Japanese Prime Minister Shinzo Abe on Friday announced that he was resigning from the post due to health concerns.
The 65-year-old made the announcement at a press conference in Tokyo, reports Xinhua news agency. Abe said that he needed to be treated for a flare-up of his intestinal disease that led his first one-year stint to end abruptly in 2007.
He said he will receive new treatment but required prolonged care. The Prime Minister said he did not want his illness to get in the way of decision making, and apologised to the Japanese people for failing to complete his term in office.
Earlier in the day, the Prime Minister and officials of the ruling Liberal Democratic Party (LDP) held a meeting to discuss his decision to step down following his ill-health, the country's national broadcaster NHK said in a report.
Abe had been busy in recent months -- working 147 days straight -- dealing with the coronavirus pandemic and natural disasters that hit parts of the country earlier this year.
But rumours about the premier's deteriorating health were amplified by his two trips to the Keio University Hospital in Tokyo within a week.
Abe's first admission to the hospital on August 17 for what was described at the time as a "health check-up" that lasted for more than seven hours. On Monday, Abe revisited the hospital to receive the results of the check-up and underwent more tests, lasting four hours.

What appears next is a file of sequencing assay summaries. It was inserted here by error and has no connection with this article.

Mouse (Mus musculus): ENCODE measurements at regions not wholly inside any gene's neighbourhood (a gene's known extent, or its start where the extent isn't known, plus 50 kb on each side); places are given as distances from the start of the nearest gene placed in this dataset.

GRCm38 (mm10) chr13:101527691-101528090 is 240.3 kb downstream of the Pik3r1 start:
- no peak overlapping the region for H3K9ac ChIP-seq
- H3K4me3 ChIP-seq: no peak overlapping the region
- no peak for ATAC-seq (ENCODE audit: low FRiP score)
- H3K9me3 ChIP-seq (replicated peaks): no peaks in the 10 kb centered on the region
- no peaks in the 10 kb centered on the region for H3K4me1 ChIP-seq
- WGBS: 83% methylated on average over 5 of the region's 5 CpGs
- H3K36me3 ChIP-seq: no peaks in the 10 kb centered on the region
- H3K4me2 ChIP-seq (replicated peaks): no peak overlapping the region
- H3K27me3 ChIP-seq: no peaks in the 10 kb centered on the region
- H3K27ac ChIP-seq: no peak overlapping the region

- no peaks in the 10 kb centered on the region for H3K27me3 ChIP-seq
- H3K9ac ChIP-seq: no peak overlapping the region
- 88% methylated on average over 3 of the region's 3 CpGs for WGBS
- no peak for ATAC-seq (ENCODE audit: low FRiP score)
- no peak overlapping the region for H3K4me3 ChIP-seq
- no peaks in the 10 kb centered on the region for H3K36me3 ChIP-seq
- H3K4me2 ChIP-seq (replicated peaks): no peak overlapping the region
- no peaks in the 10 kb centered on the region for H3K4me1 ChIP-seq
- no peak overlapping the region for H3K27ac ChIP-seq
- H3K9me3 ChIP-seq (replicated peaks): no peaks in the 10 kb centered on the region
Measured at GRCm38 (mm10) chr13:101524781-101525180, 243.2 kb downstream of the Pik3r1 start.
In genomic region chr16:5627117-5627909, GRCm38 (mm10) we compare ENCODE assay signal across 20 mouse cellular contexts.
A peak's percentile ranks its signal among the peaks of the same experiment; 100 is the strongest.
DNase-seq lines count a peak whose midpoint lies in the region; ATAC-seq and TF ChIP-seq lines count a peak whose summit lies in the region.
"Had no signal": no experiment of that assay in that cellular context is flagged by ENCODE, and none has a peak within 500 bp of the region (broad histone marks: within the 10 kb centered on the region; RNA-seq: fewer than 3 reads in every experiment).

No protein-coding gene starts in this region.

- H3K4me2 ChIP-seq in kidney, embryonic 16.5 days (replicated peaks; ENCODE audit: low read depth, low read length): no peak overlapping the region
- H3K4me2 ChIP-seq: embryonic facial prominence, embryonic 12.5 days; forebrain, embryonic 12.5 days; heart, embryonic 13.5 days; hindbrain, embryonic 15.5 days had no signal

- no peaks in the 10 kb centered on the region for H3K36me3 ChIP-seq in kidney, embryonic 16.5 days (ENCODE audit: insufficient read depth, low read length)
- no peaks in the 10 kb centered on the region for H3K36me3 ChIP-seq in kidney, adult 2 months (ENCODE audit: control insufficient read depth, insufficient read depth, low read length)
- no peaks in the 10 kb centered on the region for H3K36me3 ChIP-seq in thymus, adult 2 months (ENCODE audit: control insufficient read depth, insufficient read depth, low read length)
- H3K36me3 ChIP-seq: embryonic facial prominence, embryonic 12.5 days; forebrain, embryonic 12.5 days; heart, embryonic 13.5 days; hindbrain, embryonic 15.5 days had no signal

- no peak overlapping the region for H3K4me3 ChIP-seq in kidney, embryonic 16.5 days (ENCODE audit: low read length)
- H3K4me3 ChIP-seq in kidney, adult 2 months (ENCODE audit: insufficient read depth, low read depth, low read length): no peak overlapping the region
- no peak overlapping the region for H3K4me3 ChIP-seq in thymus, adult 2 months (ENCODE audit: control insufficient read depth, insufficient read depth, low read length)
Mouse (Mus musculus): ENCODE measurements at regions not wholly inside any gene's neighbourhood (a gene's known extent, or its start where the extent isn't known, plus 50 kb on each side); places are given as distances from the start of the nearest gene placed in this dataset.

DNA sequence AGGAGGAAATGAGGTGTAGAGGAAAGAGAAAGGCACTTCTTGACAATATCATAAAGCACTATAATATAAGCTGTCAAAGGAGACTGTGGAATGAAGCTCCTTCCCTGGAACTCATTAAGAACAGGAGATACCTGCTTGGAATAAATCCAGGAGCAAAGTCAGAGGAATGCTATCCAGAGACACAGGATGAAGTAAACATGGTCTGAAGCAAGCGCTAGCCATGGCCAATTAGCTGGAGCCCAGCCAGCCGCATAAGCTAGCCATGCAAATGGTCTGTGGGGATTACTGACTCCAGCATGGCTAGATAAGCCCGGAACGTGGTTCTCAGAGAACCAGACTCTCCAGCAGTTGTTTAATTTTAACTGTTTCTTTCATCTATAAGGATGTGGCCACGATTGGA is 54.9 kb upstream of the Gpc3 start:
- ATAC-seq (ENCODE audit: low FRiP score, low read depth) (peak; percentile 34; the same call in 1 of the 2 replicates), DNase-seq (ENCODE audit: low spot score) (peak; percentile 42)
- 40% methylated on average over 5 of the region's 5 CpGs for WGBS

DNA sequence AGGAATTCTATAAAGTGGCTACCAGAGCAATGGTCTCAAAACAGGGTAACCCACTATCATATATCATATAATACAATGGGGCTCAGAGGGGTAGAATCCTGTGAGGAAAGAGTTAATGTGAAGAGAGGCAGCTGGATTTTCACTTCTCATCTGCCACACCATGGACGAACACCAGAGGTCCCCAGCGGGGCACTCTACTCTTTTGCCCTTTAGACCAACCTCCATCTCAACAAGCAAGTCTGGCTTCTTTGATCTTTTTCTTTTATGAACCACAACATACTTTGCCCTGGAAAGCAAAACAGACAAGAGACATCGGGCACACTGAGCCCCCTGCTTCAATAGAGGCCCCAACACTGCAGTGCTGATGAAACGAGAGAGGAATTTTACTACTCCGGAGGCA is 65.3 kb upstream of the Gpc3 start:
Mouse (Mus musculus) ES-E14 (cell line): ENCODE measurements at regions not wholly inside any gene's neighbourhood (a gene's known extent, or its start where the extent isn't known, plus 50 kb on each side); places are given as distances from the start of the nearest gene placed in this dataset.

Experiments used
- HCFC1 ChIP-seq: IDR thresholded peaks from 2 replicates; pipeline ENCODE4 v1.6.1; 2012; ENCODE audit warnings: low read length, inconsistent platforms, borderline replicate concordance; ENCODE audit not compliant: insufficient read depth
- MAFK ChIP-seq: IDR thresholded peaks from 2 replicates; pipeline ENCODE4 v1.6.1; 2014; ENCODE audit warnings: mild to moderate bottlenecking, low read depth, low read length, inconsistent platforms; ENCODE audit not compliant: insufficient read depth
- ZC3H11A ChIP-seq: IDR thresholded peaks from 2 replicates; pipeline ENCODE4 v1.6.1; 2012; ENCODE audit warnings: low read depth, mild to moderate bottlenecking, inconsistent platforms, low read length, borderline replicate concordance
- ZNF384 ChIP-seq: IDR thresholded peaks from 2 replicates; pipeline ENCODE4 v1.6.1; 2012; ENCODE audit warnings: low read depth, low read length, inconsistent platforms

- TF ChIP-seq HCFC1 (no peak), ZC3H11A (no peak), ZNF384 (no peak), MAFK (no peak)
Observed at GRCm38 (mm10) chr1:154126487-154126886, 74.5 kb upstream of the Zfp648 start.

Also that day, he became Japan's longest-serving leader with the most consecutive days in office at 2,799. If confirmed, this will be the second time that the Prime Minister will step down from his post over a medical issue.
He returned to the top job in 2012 after a landslide election win in the Lower House, NHK reported. Abe, prior to his health condition, was set to spend one more year at the helm.
Meanwhile with the premier resigning, the race to find his replacement has intensified, The Japan Times said in a report. On Friday, before news of Abe's resignation broke, the ruling Liberal Democratic Party's (LDP) Secretary-General Toshihiro Nikai told TV programme that Chief Cabinet Secretary Yoshihide Suga is a strong candidate to succeed Abe.
But Nikai also added that LDP policy chief Fumio Kishida and the party's former Secretary-General Shigeru Ishiba were also possible contenders.
In a Kyodo survey conducted over the weekend, 23.3 per cent said Ishiba should become the next Prime Minister, while 11 per cent said Abe should stay on. Environment Minister Shinjiro Koizumi followed with 8.4 per cent, Defence Minister Taro Kono was at 7.9 per cent and Kishida was at 2.8 per cent.